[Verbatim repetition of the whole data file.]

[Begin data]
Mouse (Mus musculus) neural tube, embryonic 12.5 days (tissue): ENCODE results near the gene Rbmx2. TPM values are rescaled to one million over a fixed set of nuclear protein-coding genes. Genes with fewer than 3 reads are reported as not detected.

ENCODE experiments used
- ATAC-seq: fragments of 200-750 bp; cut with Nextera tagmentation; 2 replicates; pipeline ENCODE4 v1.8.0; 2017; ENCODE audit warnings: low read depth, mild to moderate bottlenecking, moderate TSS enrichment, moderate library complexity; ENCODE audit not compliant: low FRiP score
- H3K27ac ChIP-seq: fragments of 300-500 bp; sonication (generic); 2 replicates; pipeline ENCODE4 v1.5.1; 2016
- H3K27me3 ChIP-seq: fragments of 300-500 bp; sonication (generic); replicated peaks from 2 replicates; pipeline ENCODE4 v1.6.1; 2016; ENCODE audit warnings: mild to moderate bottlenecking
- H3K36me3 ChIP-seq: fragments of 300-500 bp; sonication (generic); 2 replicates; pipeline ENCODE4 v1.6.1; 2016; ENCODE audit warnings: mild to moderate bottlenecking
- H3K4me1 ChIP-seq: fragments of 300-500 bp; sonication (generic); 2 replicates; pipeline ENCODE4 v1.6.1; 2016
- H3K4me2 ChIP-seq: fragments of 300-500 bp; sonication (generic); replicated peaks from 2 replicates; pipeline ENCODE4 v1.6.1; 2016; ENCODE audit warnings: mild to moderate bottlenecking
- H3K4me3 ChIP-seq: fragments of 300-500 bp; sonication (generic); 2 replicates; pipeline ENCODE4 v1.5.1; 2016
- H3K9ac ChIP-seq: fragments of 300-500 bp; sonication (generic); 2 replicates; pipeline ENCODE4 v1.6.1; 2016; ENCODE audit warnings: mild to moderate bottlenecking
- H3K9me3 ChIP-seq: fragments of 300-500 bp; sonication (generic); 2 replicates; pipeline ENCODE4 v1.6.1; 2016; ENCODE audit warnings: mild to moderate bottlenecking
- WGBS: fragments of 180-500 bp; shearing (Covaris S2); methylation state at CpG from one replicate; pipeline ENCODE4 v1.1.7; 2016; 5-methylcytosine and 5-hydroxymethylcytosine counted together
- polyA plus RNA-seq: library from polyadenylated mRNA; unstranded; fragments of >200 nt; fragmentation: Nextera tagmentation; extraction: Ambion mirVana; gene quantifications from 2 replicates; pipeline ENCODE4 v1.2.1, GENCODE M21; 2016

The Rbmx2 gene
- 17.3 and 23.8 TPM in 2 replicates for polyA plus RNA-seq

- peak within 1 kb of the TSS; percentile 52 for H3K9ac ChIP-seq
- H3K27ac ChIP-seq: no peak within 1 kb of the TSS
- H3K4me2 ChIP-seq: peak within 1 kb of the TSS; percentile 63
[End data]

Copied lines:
Mouse (Mus musculus) neural tube, embryonic 12.5 days (tissue): ENCODE results near the gene Rbmx2. TPM values are rescaled to one million over a fixed set of nuclear protein-coding genes. Genes with fewer than 3 reads are reported as not detected.

ENCODE experiments used
- ATAC-seq: fragments of 200-750 bp; cut with Nextera tagmentation; 2 replicates; pipeline ENCODE4 v1.8.0; 2017; ENCODE audit warnings: low read depth, mild to moderate bottlenecking, moderate TSS enrichment, moderate library complexity; ENCODE audit not compliant: low FRiP score
- H3K27ac ChIP-seq: fragments of 300-500 bp; sonication (generic); 2 replicates; pipeline ENCODE4 v1.5.1; 2016
- H3K27me3 ChIP-seq: fragments of 300-500 bp; sonication (generic); replicated peaks from 2 replicates; pipeline ENCODE4 v1.6.1; 2016; ENCODE audit warnings: mild to moderate bottlenecking
- H3K36me3 ChIP-seq: fragments of 300-500 bp; sonication (generic); 2 replicates; pipeline ENCODE4 v1.6.1; 2016; ENCODE audit warnings: mild to moderate bottlenecking
- H3K4me1 ChIP-seq: fragments of 300-500 bp; sonication (generic); 2 replicates; pipeline ENCODE4 v1.6.1; 2016
- H3K4me2 ChIP-seq: fragments of 300-500 bp; sonication (generic); replicated peaks from 2 replicates; pipeline ENCODE4 v1.6.1; 2016; ENCODE audit warnings: mild to moderate bottlenecking
- H3K4me3 ChIP-seq: fragments of 300-500 bp; sonication (generic); 2 replicates; pipeline ENCODE4 v1.5.1; 2016
- H3K9ac ChIP-seq: fragments of 300-500 bp; sonication (generic); 2 replicates; pipeline ENCODE4 v1.6.1; 2016; ENCODE audit warnings: mild to moderate bottlenecking
- H3K9me3 ChIP-seq: fragments of 300-500 bp; sonication (generic); 2 replicates; pipeline ENCODE4 v1.6.1; 2016; ENCODE audit warnings: mild to moderate bottlenecking
- WGBS: fragments of 180-500 bp; shearing (Covaris S2); methylation state at CpG from one replicate; pipeline ENCODE4 v1.1.7; 2016; 5-methylcytosine and 5-hydroxymethylcytosine counted together
- polyA plus RNA-seq: library from polyadenylated mRNA; unstranded; fragments of >200 nt; fragmentation: Nextera tagmentation; extraction: Ambion mirVana; gene quantifications from 2 replicates; pipeline ENCODE4 v1.2.1, GENCODE M21; 2016

The Rbmx2 gene
- 17.3 and 23.8 TPM in 2 replicates for polyA plus RNA-seq

- peak within 1 kb of the TSS; percentile 52 for H3K9ac ChIP-seq
- H3K27ac ChIP-seq: no peak within 1 kb of the TSS
- H3K4me2 ChIP-seq: peak within 1 kb of the TSS; percentile 63